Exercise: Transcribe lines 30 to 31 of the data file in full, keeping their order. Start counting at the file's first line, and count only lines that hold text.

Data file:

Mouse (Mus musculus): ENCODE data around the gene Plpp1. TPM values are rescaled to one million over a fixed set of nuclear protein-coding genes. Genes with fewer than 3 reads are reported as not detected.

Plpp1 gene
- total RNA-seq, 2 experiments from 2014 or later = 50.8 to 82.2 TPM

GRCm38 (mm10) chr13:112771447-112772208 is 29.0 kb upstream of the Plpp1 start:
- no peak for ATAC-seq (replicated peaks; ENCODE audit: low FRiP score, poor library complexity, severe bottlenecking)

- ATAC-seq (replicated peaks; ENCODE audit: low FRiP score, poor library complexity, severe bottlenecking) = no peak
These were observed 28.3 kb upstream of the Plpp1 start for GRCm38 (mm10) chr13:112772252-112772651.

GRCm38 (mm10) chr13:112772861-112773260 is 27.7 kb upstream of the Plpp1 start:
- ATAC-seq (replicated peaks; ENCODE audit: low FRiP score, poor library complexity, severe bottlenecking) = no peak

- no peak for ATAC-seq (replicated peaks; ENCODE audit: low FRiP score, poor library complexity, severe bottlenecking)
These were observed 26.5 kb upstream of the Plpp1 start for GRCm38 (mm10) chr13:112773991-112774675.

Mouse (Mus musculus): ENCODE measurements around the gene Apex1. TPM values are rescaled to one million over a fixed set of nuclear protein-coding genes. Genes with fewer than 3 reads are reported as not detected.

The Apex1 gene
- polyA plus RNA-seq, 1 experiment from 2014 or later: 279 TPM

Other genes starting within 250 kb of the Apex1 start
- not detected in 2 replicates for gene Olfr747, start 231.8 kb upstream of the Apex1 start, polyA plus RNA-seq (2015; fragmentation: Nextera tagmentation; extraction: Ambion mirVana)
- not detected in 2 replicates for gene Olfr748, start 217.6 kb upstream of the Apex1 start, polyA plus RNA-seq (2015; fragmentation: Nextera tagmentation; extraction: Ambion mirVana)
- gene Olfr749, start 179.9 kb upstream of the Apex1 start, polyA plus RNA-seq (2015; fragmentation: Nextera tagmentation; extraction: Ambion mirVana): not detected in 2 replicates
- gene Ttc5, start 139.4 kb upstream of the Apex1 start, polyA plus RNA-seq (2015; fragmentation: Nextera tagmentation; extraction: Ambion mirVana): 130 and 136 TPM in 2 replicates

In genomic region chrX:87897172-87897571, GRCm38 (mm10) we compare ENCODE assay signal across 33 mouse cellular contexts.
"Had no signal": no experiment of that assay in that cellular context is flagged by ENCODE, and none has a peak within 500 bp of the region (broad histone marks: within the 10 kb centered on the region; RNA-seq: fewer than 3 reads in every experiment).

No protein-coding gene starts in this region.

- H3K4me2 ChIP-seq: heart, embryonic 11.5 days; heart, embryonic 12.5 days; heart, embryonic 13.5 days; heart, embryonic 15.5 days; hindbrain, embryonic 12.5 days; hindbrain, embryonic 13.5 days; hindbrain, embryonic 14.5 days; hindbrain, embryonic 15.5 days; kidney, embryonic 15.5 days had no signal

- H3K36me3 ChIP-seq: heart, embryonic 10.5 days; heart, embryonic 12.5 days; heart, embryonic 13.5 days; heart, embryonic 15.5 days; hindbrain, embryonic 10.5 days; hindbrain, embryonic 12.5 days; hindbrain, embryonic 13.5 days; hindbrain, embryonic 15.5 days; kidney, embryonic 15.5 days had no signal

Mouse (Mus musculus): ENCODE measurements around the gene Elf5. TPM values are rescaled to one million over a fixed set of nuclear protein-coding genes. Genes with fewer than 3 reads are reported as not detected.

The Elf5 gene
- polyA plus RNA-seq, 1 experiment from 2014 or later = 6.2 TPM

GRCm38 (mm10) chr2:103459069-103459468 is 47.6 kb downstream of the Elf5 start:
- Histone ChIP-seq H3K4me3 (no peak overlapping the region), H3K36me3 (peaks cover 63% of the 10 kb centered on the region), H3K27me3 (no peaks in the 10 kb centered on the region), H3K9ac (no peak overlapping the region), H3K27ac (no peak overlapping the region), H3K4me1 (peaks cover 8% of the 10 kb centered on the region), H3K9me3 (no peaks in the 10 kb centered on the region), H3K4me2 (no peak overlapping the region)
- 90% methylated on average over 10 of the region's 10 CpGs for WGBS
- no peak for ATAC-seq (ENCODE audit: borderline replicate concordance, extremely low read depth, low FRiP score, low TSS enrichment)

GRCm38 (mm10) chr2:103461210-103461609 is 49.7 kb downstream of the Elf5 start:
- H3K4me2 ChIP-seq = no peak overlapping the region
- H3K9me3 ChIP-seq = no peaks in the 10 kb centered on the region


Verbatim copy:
- 90% methylated on average over 10 of the region's 10 CpGs for WGBS
- no peak for ATAC-seq (ENCODE audit: borderline replicate concordance, extremely low read depth, low FRiP score, low TSS enrichment)